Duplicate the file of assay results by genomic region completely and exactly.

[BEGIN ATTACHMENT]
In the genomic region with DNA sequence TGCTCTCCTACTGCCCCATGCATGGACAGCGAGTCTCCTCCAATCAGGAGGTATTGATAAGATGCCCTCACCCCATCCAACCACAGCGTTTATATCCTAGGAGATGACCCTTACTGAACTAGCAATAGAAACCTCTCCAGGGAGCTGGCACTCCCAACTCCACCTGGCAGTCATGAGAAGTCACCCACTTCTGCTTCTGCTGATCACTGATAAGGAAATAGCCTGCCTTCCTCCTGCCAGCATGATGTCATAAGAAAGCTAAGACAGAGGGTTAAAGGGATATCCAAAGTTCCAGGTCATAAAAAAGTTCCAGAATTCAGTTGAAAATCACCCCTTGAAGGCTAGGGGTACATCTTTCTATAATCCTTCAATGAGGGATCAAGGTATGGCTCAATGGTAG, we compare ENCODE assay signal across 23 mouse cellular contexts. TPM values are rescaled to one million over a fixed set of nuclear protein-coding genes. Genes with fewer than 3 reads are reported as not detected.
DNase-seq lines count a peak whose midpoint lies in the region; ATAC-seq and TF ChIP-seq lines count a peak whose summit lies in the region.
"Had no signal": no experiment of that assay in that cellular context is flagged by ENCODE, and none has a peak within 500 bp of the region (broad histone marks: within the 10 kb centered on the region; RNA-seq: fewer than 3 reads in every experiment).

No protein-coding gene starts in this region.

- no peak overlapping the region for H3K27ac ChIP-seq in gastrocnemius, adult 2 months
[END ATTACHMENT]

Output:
In the genomic region with DNA sequence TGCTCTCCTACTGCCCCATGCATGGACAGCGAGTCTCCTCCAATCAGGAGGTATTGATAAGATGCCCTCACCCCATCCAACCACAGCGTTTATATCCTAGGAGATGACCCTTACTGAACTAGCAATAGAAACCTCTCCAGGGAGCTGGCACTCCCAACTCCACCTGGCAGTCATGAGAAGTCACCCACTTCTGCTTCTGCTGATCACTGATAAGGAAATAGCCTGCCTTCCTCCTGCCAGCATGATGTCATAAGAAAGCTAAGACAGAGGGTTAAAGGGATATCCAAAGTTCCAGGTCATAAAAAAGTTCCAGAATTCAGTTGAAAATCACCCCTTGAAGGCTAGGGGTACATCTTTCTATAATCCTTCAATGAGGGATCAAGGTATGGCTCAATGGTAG, we compare ENCODE assay signal across 23 mouse cellular contexts. TPM values are rescaled to one million over a fixed set of nuclear protein-coding genes. Genes with fewer than 3 reads are reported as not detected.
DNase-seq lines count a peak whose midpoint lies in the region; ATAC-seq and TF ChIP-seq lines count a peak whose summit lies in the region.
"Had no signal": no experiment of that assay in that cellular context is flagged by ENCODE, and none has a peak within 500 bp of the region (broad histone marks: within the 10 kb centered on the region; RNA-seq: fewer than 3 reads in every experiment).

No protein-coding gene starts in this region.

- no peak overlapping the region for H3K27ac ChIP-seq in gastrocnemius, adult 2 months